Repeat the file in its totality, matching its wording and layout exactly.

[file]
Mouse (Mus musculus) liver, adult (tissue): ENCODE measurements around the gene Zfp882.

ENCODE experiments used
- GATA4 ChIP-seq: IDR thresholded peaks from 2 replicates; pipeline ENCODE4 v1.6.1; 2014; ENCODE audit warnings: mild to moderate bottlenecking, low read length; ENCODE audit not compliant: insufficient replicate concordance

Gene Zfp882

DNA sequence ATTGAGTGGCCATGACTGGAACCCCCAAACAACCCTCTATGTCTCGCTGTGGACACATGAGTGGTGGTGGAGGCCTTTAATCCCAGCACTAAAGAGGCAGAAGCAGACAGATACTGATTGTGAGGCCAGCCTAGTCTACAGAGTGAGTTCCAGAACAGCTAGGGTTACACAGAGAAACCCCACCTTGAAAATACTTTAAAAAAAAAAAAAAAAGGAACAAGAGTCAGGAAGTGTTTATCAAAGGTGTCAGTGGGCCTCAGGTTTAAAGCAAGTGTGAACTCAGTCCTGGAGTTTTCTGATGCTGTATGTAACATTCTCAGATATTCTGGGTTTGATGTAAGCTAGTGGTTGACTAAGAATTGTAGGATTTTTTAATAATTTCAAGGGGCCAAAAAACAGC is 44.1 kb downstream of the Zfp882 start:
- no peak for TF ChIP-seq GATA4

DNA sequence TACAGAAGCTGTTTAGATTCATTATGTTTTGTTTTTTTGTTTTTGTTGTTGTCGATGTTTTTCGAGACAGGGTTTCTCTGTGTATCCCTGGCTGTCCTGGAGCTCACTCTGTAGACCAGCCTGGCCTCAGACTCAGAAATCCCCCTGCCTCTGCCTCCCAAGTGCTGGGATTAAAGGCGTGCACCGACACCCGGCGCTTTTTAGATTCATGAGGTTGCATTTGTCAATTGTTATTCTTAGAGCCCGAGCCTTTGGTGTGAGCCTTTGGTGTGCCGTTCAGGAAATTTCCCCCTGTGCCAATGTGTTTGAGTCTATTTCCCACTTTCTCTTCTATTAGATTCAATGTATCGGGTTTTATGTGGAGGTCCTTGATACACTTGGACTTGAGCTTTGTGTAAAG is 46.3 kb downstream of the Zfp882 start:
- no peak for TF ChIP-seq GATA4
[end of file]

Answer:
Mouse (Mus musculus) liver, adult (tissue): ENCODE measurements around the gene Zfp882.

ENCODE experiments used
- GATA4 ChIP-seq: IDR thresholded peaks from 2 replicates; pipeline ENCODE4 v1.6.1; 2014; ENCODE audit warnings: mild to moderate bottlenecking, low read length; ENCODE audit not compliant: insufficient replicate concordance

Gene Zfp882

DNA sequence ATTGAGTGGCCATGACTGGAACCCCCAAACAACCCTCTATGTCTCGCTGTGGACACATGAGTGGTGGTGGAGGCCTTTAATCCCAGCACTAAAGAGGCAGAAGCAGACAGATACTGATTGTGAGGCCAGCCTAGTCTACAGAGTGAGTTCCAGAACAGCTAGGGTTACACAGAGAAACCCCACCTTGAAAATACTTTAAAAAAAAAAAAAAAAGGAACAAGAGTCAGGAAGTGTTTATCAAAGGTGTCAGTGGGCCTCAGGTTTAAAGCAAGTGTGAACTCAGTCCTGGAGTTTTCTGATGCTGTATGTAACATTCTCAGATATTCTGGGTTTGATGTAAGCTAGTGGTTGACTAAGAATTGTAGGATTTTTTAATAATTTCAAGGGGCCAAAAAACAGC is 44.1 kb downstream of the Zfp882 start:
- no peak for TF ChIP-seq GATA4

DNA sequence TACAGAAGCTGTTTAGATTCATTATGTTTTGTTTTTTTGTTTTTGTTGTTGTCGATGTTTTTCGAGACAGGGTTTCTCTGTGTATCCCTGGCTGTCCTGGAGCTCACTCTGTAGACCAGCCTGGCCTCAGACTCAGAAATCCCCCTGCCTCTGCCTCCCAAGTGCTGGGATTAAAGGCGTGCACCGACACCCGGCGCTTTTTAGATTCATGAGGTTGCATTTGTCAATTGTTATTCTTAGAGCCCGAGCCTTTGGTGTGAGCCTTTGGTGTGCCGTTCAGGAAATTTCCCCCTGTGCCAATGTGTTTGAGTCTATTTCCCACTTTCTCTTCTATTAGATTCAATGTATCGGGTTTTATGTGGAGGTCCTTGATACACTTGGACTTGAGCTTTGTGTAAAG is 46.3 kb downstream of the Zfp882 start:
- no peak for TF ChIP-seq GATA4